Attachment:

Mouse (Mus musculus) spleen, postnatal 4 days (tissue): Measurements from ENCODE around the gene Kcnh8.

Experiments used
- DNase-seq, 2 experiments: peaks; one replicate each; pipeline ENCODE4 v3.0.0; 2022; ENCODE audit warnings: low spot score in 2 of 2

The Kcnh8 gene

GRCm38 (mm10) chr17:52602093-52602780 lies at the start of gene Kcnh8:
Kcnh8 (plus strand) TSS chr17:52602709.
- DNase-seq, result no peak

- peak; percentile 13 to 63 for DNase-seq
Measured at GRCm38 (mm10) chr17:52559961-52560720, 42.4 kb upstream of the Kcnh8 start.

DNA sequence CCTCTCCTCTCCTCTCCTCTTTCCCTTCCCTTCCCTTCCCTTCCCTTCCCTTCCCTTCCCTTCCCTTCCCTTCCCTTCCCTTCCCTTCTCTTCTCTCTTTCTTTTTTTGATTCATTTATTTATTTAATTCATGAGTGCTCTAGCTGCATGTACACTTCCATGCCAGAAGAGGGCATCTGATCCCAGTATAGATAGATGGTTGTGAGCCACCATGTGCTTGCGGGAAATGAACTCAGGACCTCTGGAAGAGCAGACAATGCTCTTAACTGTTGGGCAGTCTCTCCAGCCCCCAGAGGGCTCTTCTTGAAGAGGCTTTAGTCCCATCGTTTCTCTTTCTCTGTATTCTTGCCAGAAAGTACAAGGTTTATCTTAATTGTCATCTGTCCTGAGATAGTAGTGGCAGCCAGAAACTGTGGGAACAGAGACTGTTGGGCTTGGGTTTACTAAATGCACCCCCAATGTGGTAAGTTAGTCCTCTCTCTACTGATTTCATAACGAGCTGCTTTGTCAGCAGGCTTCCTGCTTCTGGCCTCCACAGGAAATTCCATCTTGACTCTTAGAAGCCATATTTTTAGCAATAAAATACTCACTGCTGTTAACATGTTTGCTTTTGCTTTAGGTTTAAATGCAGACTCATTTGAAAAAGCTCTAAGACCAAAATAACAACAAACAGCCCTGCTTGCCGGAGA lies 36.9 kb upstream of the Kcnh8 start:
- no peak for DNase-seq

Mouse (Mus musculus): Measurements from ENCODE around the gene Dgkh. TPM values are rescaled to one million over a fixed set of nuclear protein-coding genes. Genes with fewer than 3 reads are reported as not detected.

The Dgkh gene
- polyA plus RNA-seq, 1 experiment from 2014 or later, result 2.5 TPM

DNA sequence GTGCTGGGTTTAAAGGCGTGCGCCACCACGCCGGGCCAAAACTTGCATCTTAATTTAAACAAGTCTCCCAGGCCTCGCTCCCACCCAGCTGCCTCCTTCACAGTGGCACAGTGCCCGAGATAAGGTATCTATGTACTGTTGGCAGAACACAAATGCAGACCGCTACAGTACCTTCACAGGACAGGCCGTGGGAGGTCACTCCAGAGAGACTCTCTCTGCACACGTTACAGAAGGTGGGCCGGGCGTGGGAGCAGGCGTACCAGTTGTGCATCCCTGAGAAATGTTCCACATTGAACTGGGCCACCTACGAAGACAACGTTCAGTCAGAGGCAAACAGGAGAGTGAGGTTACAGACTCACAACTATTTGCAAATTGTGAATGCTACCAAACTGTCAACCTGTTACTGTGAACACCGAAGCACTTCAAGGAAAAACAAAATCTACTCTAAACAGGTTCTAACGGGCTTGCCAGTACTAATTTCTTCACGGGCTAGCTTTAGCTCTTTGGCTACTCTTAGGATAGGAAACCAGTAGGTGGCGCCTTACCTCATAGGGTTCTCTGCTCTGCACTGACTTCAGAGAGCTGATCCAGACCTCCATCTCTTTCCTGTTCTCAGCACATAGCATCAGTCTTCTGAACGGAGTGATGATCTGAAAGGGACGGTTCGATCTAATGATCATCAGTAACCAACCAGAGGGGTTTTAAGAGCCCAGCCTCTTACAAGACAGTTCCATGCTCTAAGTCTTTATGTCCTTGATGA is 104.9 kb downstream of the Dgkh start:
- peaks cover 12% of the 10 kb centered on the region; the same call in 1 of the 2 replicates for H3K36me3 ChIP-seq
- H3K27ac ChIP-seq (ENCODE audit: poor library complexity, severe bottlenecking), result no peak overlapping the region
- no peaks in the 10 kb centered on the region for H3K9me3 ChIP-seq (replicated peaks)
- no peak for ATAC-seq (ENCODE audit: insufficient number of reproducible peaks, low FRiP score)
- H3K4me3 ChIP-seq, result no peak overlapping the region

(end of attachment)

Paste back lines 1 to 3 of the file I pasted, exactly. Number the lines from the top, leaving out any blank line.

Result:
Mouse (Mus musculus) spleen, postnatal 4 days (tissue): Measurements from ENCODE around the gene Kcnh8.

Experiments used
- DNase-seq, 2 experiments: peaks; one replicate each; pipeline ENCODE4 v3.0.0; 2022; ENCODE audit warnings: low spot score in 2 of 2